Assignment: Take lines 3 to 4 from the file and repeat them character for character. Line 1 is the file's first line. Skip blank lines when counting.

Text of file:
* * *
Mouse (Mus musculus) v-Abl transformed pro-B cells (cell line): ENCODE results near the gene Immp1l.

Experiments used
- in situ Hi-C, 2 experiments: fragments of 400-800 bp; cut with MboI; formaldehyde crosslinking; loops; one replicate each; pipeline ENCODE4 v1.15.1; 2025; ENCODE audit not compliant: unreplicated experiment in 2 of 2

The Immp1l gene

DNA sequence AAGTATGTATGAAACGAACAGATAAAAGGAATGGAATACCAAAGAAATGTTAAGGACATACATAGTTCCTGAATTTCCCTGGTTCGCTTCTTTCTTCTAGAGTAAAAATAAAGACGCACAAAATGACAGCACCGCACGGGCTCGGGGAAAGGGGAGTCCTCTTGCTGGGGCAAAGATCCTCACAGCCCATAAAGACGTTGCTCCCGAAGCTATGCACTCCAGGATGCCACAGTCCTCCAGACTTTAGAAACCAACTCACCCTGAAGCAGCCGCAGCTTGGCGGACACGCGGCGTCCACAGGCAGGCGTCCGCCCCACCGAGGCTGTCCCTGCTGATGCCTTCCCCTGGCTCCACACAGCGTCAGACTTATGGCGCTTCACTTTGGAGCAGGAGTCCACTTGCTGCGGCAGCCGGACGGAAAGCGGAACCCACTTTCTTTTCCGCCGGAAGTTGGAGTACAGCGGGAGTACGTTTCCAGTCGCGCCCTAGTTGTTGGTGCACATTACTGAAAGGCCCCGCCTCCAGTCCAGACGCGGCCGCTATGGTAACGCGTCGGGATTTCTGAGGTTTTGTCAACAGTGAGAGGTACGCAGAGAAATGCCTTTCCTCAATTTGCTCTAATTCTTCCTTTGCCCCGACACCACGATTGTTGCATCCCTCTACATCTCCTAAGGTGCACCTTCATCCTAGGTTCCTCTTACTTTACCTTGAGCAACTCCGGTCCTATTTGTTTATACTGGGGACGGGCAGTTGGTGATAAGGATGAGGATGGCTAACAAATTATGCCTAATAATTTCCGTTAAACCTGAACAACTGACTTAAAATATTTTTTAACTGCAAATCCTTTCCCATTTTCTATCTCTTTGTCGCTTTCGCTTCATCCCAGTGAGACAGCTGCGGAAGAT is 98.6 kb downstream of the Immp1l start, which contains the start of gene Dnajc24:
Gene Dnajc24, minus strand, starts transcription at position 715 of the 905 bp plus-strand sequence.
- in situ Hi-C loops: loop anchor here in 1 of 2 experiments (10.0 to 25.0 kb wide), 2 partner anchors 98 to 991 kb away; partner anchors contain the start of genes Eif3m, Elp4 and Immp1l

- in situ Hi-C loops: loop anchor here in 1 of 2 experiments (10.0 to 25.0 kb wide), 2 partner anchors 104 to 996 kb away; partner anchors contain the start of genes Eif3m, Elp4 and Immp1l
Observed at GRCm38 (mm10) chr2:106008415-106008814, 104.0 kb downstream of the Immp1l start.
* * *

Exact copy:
- in situ Hi-C, 2 experiments: fragments of 400-800 bp; cut with MboI; formaldehyde crosslinking; loops; one replicate each; pipeline ENCODE4 v1.15.1; 2025; ENCODE audit not compliant: unreplicated experiment in 2 of 2

The Immp1l gene